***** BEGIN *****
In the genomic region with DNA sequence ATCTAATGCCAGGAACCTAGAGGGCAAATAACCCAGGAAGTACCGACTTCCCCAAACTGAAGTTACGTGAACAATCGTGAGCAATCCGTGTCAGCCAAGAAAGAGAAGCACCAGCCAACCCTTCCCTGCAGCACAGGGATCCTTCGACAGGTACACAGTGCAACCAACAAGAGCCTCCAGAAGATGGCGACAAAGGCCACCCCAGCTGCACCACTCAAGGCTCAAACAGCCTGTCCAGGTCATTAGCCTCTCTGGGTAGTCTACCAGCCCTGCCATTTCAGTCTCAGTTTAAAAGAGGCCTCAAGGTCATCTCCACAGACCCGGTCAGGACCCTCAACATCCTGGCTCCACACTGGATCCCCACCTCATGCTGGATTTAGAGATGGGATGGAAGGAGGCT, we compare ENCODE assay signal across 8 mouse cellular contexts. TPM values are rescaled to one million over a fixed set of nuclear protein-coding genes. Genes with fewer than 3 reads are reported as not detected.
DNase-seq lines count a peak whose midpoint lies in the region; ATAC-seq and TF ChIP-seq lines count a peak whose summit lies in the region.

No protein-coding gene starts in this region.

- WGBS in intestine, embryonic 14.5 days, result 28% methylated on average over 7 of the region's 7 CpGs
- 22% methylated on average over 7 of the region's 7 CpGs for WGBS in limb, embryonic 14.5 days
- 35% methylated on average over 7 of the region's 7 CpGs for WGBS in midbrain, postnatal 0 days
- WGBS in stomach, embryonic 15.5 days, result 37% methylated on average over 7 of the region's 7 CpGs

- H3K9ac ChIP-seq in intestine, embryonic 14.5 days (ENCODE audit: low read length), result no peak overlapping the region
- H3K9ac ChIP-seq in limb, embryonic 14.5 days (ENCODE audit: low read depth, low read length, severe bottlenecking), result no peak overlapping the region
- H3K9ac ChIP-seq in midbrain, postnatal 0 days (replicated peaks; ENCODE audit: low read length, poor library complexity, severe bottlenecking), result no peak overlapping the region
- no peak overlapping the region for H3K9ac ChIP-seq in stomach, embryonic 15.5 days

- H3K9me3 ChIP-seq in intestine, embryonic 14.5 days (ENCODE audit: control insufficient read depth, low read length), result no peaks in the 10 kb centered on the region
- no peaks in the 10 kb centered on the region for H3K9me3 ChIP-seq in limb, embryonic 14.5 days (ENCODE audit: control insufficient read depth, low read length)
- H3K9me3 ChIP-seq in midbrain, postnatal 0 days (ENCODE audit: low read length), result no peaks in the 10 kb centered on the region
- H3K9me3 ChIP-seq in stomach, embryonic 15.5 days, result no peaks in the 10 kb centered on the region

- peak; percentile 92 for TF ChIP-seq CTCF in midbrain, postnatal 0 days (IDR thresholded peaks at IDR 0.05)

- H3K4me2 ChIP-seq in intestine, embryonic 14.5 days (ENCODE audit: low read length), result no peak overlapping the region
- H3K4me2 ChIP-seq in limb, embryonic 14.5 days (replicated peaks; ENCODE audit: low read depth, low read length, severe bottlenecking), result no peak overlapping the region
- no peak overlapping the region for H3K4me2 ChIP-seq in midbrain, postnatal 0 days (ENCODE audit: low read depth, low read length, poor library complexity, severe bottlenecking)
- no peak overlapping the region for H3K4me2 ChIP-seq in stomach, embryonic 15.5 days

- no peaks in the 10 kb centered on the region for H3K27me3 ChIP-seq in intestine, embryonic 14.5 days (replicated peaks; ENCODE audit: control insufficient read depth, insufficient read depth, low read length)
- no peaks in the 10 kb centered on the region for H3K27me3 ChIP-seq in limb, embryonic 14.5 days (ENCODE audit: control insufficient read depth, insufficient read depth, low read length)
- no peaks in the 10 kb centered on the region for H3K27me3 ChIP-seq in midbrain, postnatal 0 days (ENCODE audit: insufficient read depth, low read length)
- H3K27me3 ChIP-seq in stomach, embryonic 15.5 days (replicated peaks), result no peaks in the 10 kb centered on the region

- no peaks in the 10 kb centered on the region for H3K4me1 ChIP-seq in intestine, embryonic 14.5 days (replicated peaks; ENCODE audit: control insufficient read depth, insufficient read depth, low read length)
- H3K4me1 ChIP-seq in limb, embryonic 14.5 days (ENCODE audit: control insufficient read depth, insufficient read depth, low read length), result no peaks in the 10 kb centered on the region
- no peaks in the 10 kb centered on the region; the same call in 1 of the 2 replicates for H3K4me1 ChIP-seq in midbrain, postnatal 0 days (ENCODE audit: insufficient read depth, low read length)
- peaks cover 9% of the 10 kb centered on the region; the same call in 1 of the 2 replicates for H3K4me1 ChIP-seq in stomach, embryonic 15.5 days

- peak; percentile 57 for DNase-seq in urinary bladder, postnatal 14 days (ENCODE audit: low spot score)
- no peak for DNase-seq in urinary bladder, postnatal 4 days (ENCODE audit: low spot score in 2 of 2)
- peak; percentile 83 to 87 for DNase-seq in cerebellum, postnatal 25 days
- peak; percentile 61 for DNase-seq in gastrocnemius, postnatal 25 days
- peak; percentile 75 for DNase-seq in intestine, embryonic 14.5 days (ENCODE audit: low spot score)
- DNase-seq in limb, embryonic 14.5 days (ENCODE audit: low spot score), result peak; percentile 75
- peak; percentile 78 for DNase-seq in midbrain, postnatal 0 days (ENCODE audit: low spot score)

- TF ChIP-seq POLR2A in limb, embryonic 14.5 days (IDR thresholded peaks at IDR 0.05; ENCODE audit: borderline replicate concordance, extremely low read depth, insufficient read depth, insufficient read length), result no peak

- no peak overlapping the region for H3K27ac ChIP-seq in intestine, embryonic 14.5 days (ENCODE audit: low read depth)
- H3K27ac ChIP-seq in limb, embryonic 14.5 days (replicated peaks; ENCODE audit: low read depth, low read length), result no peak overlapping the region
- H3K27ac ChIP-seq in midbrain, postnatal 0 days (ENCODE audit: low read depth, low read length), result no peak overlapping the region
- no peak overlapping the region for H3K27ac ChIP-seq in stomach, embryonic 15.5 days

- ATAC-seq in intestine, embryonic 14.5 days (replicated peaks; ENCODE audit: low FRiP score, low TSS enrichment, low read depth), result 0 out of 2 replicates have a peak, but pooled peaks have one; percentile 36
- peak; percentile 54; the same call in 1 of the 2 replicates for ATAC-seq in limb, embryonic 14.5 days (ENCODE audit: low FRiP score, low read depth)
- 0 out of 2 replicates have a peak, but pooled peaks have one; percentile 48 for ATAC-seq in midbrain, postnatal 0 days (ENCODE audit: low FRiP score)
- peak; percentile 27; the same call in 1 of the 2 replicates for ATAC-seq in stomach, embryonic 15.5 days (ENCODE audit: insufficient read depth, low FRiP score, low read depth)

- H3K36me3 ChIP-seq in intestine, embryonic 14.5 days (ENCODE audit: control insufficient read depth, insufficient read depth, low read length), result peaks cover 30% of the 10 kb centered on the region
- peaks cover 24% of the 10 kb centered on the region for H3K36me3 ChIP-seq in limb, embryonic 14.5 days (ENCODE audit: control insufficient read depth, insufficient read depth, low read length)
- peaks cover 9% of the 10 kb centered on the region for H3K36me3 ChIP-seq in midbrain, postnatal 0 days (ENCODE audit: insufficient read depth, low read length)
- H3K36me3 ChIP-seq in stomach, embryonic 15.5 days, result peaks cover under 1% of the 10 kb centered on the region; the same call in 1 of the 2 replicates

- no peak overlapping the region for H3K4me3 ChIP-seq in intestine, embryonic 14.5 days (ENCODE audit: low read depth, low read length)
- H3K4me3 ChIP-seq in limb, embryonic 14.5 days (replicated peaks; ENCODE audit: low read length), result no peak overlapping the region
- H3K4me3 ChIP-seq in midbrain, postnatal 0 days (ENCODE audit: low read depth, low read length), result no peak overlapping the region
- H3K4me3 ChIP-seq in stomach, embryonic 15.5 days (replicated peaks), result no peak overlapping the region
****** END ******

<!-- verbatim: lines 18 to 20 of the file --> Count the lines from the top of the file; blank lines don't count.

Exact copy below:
- H3K4me2 ChIP-seq in limb, embryonic 14.5 days (replicated peaks; ENCODE audit: low read depth, low read length, severe bottlenecking), result no peak overlapping the region
- no peak overlapping the region for H3K4me2 ChIP-seq in midbrain, postnatal 0 days (ENCODE audit: low read depth, low read length, poor library complexity, severe bottlenecking)
- no peak overlapping the region for H3K4me2 ChIP-seq in stomach, embryonic 15.5 days